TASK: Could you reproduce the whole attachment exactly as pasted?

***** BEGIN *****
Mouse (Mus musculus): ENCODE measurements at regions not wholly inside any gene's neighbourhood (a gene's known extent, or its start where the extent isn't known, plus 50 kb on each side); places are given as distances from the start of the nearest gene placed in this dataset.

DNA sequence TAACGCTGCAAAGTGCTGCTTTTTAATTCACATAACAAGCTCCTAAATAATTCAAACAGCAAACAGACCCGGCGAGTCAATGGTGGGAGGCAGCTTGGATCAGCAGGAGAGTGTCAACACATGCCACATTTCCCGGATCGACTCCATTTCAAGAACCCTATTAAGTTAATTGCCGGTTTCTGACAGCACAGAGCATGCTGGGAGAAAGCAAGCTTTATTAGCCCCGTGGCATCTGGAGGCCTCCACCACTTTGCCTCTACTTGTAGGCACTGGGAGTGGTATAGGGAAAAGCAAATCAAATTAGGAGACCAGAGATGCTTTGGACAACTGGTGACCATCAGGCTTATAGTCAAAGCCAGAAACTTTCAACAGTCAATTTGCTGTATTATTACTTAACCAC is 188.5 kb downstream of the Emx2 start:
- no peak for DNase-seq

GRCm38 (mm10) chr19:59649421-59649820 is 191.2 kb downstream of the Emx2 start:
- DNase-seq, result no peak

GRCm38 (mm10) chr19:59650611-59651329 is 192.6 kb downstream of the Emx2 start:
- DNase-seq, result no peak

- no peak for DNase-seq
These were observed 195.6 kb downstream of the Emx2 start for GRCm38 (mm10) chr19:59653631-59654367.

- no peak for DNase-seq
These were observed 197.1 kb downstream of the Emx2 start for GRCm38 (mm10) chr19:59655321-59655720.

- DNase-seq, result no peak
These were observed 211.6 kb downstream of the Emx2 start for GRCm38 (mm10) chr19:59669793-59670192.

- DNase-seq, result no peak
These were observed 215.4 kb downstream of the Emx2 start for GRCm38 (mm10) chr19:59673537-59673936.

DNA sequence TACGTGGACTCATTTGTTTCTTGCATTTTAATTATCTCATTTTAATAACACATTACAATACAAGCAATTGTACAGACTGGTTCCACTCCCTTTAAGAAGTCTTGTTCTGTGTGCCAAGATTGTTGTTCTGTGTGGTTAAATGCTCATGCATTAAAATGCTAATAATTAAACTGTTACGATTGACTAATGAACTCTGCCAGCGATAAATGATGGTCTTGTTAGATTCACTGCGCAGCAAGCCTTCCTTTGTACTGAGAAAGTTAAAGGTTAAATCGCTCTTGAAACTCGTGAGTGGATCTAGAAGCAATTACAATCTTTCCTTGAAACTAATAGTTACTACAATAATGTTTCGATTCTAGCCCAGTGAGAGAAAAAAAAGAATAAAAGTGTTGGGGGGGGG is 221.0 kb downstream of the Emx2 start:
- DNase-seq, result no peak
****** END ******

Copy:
Mouse (Mus musculus): ENCODE measurements at regions not wholly inside any gene's neighbourhood (a gene's known extent, or its start where the extent isn't known, plus 50 kb on each side); places are given as distances from the start of the nearest gene placed in this dataset.

DNA sequence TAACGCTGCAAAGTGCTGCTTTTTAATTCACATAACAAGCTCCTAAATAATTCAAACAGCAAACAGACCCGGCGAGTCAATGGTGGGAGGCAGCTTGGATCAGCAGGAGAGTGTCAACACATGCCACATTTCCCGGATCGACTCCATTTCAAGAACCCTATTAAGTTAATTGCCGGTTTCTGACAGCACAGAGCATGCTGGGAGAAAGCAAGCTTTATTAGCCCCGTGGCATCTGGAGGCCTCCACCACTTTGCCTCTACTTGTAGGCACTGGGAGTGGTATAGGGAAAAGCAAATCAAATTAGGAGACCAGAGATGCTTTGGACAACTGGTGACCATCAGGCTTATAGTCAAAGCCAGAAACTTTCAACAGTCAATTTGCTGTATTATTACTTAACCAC is 188.5 kb downstream of the Emx2 start:
- no peak for DNase-seq

GRCm38 (mm10) chr19:59649421-59649820 is 191.2 kb downstream of the Emx2 start:
- DNase-seq, result no peak

GRCm38 (mm10) chr19:59650611-59651329 is 192.6 kb downstream of the Emx2 start:
- DNase-seq, result no peak

- no peak for DNase-seq
These were observed 195.6 kb downstream of the Emx2 start for GRCm38 (mm10) chr19:59653631-59654367.

- no peak for DNase-seq
These were observed 197.1 kb downstream of the Emx2 start for GRCm38 (mm10) chr19:59655321-59655720.

- DNase-seq, result no peak
These were observed 211.6 kb downstream of the Emx2 start for GRCm38 (mm10) chr19:59669793-59670192.

- DNase-seq, result no peak
These were observed 215.4 kb downstream of the Emx2 start for GRCm38 (mm10) chr19:59673537-59673936.

DNA sequence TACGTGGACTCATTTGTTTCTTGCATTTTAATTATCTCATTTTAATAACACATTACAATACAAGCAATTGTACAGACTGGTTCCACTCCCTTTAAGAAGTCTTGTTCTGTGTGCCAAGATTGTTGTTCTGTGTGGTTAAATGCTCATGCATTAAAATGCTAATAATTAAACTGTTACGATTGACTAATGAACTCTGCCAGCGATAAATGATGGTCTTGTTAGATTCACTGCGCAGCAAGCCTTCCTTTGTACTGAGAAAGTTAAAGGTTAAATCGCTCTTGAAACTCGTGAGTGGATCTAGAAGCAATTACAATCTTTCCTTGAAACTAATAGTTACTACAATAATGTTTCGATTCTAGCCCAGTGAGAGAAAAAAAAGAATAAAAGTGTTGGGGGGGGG is 221.0 kb downstream of the Emx2 start:
- DNase-seq, result no peak